Pigeons: carriers of diseases and causing structural corrosion
The feral pigeon (Columba livia) are descendants from domesticated pigeons which have return to the wild. The domesticated pigeon in turn was originally bred from wild rock doves. Cities and towns mimic their ancestral “rock cliff” environment ideally. An abundance of food and shelter present means that original escapees have multiplied exponentially and become serious urban pests.
Pigeon droppings not only pose a serious health risk (i.e. they contain salmonella sp. listeria sp, campylobacter sp and fungal spores amongst others), but they also corrode metal, mortar, lime stone, and even damage paint caused by uric acid present. A build up of droppings is also unsightly.
The breeding seazon is from March to July, but favourable conditions (an abundance of food) will allow them to breed throughout the year. They also require a sheltered area for nesting. Nests are crude structures made from any available material. Nesting sites in attics can become a source of secondary infestations, such as beetles, moths and mites. The mortality of juvenile pigeons is high, and decomposition of these in a confined space can cause foul odors and secondary infestations of (larder) beetles, flies and moths. Young birds that do survive will be dependent within a month.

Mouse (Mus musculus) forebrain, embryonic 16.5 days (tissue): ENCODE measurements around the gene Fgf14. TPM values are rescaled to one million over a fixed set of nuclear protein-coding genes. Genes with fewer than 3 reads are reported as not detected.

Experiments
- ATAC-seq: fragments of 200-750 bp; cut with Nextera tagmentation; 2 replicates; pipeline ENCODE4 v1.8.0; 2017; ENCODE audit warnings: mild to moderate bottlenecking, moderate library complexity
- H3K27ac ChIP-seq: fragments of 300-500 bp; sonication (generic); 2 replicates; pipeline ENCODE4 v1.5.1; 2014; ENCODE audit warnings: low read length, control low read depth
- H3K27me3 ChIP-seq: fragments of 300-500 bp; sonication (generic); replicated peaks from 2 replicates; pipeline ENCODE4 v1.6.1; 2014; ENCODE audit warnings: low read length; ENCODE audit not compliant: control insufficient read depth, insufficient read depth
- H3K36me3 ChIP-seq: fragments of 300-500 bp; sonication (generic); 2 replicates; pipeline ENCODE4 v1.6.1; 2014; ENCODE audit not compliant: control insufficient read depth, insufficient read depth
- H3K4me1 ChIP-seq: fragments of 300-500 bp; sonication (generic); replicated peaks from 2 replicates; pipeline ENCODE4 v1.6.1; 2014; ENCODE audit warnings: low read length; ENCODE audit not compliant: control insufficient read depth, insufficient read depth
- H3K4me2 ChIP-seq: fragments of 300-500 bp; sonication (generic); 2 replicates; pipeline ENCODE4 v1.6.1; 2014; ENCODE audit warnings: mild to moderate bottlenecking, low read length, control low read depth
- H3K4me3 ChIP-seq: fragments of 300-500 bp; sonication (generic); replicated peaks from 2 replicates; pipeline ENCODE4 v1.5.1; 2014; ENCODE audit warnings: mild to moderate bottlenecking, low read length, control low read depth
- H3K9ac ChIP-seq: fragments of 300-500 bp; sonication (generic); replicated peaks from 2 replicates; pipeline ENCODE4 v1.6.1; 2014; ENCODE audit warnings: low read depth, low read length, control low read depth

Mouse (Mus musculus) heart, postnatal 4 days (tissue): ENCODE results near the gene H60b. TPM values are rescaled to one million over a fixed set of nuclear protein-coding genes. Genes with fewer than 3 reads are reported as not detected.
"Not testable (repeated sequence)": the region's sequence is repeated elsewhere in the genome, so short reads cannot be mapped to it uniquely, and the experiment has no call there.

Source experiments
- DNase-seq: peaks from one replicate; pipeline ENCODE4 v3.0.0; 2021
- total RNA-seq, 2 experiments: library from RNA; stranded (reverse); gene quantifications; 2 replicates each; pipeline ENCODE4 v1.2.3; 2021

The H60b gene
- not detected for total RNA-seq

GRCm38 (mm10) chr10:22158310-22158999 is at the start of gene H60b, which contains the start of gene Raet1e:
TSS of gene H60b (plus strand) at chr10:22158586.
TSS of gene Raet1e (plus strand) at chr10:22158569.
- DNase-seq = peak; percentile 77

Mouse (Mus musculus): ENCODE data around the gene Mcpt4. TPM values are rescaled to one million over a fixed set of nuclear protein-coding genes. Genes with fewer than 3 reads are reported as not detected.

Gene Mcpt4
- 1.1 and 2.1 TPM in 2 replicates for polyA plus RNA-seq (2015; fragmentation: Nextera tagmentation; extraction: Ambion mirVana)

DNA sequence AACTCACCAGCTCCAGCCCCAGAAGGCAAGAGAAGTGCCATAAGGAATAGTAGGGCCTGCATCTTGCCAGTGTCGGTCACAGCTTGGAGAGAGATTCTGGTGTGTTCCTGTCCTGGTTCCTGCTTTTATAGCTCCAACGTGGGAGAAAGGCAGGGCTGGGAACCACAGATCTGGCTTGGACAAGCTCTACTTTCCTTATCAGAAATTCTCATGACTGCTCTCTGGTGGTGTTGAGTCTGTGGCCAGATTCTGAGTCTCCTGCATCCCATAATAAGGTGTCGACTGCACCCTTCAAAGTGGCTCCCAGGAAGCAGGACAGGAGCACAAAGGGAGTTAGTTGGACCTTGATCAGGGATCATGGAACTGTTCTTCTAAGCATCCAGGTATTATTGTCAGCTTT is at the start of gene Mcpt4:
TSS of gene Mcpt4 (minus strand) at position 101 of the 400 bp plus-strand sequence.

Pigeons usually live in flocks ranging from 20-500 individuals, depending on food availability. Flocks have a strict social order: dominant birds to feed first and require the best breeding locations. The mortality amongst low ranking birds is significantly higher than that of dominant individuals.
The most important factor for the “success” of a pigeon flock is the availability of food. Food restriction is therefore considered the most effective control method, including feeding pigeons by the general public in town squares.
Most scaring techniques, including the use of scaring calls, does in general not seem to be a very effective method of control. Pigeon flocks quickly become accustomed to these. The frequent use of birds of prey is however a proven, effective way to move pigeons on.
The most used systems include nets (50 mm mesh), spikes, wire and daddilonglegs. The most appropriate choice depends on the bird numbers present and the structure.
Shooting / trapping:
Shooting of single birds that entered buildings is sometimes required. Large flocks are usually not deterred or their numbers affected by the removal of individuals.